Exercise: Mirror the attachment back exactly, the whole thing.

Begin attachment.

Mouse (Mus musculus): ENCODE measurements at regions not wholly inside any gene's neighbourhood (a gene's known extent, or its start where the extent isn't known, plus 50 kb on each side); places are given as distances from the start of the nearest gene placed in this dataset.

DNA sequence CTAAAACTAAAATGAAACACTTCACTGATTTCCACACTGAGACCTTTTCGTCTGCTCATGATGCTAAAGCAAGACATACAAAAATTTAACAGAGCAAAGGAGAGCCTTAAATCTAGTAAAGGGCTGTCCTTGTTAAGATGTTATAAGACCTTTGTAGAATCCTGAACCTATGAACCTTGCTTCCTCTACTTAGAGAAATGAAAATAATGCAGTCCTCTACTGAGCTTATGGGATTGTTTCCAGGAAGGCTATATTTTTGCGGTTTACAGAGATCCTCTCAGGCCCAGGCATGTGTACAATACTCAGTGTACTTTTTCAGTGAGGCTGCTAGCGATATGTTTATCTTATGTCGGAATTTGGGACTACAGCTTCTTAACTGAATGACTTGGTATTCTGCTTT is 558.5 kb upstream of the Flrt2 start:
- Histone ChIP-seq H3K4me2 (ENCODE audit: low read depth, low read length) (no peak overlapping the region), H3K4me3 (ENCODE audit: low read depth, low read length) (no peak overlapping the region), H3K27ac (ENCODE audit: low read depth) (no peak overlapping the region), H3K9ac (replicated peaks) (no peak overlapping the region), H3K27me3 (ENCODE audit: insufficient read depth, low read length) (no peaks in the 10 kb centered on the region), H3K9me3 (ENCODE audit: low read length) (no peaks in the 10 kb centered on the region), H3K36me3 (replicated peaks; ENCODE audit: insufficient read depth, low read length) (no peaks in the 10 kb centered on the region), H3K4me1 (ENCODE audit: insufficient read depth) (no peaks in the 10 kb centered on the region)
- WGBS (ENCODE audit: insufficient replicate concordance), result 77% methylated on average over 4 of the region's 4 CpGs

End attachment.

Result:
Mouse (Mus musculus): ENCODE measurements at regions not wholly inside any gene's neighbourhood (a gene's known extent, or its start where the extent isn't known, plus 50 kb on each side); places are given as distances from the start of the nearest gene placed in this dataset.

DNA sequence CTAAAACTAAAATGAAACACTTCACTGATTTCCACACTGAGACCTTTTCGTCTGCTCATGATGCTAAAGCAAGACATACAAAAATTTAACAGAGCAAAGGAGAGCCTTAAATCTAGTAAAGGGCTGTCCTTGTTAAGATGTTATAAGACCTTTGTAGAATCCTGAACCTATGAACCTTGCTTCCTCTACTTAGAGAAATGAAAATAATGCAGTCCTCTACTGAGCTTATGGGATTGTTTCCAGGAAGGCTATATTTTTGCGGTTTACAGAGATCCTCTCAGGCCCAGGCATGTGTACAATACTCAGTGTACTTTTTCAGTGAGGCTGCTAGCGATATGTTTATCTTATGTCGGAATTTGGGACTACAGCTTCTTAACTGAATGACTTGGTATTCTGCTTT is 558.5 kb upstream of the Flrt2 start:
- Histone ChIP-seq H3K4me2 (ENCODE audit: low read depth, low read length) (no peak overlapping the region), H3K4me3 (ENCODE audit: low read depth, low read length) (no peak overlapping the region), H3K27ac (ENCODE audit: low read depth) (no peak overlapping the region), H3K9ac (replicated peaks) (no peak overlapping the region), H3K27me3 (ENCODE audit: insufficient read depth, low read length) (no peaks in the 10 kb centered on the region), H3K9me3 (ENCODE audit: low read length) (no peaks in the 10 kb centered on the region), H3K36me3 (replicated peaks; ENCODE audit: insufficient read depth, low read length) (no peaks in the 10 kb centered on the region), H3K4me1 (ENCODE audit: insufficient read depth) (no peaks in the 10 kb centered on the region)
- WGBS (ENCODE audit: insufficient replicate concordance), result 77% methylated on average over 4 of the region's 4 CpGs